The Republican Party’s nightmare scenario is a U.S. Senate race so crowded and divisive that Democrats have a shot at the bruised-and-battered eventual nominee.
Yet party leaders are taking strides to avoid overtly culling the field, leaving the race to succeed Republican Saxby Chambliss the kind of wide-open run makes some party insiders cringe.
National GOP groups are wary of being seen as interfering, and influential state politicians are staying on the sidelines. Gov. Nathan Deal, perhaps the only state figure who can play kingmaker, has relayed to several potential challengers who made pilgrimages to his office that he’ll avoid behind-the-scenes tampering.
“I have been asked if I would be the one that would mediate among my friends,” Deal told the AJC in an interview. “I do not value that role and nor will I assume that role.”
While analysts say that stance makes political sense for Deal — a heated primary would only deflect attention from his own re-election campaign — a wild GOP primary could leave Democrats with a solid shot at the coveted Senate seat.
“Does (the GOP primary) become one of those nasty things where either a candidate kind of comes out of it damaged and broken, or is it one of those things where they nominate somebody who struggles statewide?” said Jennifer Duffy, who analyzes Senate races for the nonpartisan Cook Political Report. “That’s sort of where the hope is right now” for Democrats.
Democrats are pursuing a very different strategy. State Democratic Party Chairman Mike Berlon said the party is trying to coalesce around one candidate in the next few weeks. Potential candidates include U.S. Rep. John Barrow, of Augusta, and Michelle Nunn, daughter of former U.S. Sen. Sam Nunn.
“Our whole goal is to get behind one candidate and make sure we’re unified when we get into the election cycle,” said Berlon. “We believe that we can win it and it’s not lost on me the significance that Georgia will play in 2014 and 2016.”
Athens Republican U.S. Rep. Paul Broun, whose far-right positions and fiery comments might prove troublesome in a general election, was the first to formally announce his candidacy, and he’s already begun campaigning across the state. U.S. Rep. Jack Kingston of Savannah, U.S. Rep. Phil Gingrey of Marietta and U.S. Rep. Tom Price of Roswell are all considering a run, and others could soon enter the fray.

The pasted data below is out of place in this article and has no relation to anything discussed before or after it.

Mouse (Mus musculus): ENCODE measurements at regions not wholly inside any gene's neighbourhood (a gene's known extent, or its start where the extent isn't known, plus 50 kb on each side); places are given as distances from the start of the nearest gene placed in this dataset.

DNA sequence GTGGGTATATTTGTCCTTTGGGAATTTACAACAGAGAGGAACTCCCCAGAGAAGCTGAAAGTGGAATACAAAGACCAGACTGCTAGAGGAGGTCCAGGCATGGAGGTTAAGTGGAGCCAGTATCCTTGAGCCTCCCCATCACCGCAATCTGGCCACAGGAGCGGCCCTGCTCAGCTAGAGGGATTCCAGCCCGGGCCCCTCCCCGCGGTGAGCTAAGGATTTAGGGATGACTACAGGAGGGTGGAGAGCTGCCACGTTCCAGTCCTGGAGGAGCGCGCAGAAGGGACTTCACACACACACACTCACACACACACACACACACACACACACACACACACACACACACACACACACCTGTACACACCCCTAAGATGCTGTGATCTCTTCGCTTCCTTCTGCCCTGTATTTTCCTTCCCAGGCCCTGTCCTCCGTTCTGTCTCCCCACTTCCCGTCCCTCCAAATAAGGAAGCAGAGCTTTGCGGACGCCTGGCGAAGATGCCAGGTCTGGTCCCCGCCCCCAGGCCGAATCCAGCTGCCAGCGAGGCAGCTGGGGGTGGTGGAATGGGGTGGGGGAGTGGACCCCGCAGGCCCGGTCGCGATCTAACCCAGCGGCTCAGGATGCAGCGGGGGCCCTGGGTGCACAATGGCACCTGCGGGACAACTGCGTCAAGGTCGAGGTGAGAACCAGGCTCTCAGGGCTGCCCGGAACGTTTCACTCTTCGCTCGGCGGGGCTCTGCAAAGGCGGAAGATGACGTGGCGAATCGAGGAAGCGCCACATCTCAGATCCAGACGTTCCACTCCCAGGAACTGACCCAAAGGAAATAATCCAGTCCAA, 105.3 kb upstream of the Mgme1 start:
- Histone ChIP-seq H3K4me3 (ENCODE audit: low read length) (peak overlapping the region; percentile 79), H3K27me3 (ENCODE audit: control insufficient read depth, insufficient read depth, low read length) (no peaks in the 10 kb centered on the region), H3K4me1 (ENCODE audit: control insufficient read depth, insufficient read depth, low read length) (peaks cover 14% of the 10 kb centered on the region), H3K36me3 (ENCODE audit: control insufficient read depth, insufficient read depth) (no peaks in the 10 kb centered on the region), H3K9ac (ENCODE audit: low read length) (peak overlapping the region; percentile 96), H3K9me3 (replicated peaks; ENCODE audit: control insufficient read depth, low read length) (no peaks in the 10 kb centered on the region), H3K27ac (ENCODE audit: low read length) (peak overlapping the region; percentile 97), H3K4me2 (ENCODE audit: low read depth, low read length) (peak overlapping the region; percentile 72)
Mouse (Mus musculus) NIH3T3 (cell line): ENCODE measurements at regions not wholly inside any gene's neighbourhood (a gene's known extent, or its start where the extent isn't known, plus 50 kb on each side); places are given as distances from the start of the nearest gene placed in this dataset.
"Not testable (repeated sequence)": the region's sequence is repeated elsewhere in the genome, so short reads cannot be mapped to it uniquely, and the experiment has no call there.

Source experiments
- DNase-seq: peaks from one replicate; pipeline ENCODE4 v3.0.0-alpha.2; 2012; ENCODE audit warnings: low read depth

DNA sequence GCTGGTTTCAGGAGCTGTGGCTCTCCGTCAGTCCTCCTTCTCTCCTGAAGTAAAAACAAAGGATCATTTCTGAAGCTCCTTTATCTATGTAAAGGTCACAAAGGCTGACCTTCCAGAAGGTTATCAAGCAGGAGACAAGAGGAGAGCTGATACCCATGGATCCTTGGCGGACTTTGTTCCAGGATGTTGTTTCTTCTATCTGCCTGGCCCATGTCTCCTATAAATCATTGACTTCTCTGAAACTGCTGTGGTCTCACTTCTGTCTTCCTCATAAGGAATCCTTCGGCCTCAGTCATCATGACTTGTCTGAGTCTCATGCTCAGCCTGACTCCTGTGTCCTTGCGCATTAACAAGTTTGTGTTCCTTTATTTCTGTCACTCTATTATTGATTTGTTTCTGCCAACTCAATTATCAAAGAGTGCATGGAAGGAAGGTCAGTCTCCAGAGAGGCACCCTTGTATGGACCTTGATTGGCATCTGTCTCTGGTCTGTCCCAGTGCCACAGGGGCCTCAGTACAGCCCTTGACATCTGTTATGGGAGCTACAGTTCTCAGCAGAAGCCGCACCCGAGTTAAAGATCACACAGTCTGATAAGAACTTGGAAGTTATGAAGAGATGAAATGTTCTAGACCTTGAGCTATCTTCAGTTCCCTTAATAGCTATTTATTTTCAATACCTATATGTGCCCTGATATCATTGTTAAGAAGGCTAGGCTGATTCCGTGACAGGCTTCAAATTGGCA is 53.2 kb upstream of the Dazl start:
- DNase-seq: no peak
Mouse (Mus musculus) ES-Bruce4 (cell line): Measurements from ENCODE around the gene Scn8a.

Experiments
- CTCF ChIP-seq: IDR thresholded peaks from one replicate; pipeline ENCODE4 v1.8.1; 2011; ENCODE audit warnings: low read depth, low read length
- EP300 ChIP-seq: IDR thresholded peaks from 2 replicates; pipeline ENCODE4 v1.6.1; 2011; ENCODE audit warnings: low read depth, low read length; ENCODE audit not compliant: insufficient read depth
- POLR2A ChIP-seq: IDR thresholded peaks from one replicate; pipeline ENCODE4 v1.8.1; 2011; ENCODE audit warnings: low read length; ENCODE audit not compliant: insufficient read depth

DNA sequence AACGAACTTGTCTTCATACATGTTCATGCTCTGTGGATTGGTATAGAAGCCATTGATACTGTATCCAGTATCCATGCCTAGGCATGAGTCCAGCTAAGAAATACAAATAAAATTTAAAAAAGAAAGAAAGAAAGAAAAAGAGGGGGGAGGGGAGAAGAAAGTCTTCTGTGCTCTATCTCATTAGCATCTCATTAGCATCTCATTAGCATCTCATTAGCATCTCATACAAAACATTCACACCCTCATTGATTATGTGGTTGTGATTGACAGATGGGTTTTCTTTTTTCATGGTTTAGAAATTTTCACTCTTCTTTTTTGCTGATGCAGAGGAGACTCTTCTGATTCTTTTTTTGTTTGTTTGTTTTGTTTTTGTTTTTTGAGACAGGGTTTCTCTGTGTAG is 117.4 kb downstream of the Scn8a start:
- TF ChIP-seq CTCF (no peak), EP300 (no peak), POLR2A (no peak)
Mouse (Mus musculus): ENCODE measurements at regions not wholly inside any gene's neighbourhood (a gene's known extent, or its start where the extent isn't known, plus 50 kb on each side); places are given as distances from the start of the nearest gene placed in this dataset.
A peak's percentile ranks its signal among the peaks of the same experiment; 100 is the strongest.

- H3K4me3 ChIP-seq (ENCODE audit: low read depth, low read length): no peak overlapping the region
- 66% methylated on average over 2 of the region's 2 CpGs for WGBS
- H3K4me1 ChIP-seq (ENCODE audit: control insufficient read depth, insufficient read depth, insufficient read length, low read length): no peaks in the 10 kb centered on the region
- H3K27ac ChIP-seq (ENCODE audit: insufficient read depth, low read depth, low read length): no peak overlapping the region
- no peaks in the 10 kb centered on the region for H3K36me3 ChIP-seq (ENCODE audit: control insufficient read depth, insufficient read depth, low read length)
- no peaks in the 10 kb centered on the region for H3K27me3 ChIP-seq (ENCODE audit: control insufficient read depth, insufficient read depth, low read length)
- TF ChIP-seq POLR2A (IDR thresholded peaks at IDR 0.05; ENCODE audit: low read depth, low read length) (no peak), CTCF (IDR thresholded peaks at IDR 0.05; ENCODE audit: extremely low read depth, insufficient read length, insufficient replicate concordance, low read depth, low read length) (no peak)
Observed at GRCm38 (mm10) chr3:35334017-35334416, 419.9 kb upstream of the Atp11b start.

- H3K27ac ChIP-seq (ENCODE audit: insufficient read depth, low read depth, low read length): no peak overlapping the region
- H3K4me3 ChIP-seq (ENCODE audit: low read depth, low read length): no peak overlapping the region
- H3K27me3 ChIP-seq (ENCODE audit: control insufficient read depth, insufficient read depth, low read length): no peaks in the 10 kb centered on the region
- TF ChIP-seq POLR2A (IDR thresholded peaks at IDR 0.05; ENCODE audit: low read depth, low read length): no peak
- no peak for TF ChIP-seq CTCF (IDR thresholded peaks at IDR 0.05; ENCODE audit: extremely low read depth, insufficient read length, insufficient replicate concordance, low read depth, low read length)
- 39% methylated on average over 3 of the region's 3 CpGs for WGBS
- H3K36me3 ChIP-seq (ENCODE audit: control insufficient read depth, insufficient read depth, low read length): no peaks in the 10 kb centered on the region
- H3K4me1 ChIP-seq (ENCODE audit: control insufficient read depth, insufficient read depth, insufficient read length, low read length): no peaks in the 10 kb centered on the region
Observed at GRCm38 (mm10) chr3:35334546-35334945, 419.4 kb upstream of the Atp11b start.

Democrats are keen to mention Broun in the same breath as other arch-conservative candidates such as Todd Akin in Missouri and Richard Mourdock in Indiana. Both lost Republican-leaning Senate seats last year, in part because of their comments about rape and abortion.
But conservatives point out that for every Mourdock there is a Rick Berg – the establishment GOP pick in North Dakota who narrowly lost his race even though Mitt Romney won the state by about 20 percentage points.
Sue Everhart, the head of the Georgia Republican Party, said she expects a messy race to produce a strong candidate who can raise the $12 million she said is needed to run a solid statewide campaign.
Trying to winnow the field is “not the Republican way,” she said. “I’m not concerned about it. I think that the right people will emerge. The party won’t be playing favorites to anyone.”
That’s not to say other groups won’t try. American Crossroads, a deep-pocketed group co-founded by former George W. Bush consigliere Karl Rove, recently made waves by announcing it would form a new political action committee in an effort to boost more “electable” Republican candidates in 2014. The Tea Party Patriots responded by announcing a Super PAC of its own for more conservative hopefuls.
National political handicappers consider Georgia likely to pick another Republican senator, but they say Democrats’ chances could improve if Broun or a candidate with similar vulnerabilities is nominated.
Larry Sabato, the director of the University of Virginia Center for Politics, said the bigger the Republican field gets, the better chance a hard-right candidate has of sneaking into a runoff and pulling off an upset. Broun himself pulled off such a feat in his first election to Congress in 2007.
But meddling from outside national groups holds its own risks.
“The Republicans haven’t figured this out yet,” Sabato said. “They’ve tried both ways and they’ve suffered in both circumstances. In 2010 they got involved (in primaries) and the tea party ran all over them and nominated candidates that lost in the fall. And last time around they stayed out of the process and then bad candidates were nominated and they lost anyway. They can’t win for losing.”
Deal, for his part, said a hands-off approach will yield the best candidate.
“The good news is it appears we’re going to have some qualified people that are interested in filling the position,” the governor said. “I’m not going to get involved trying to pick a candidate or anything like that.”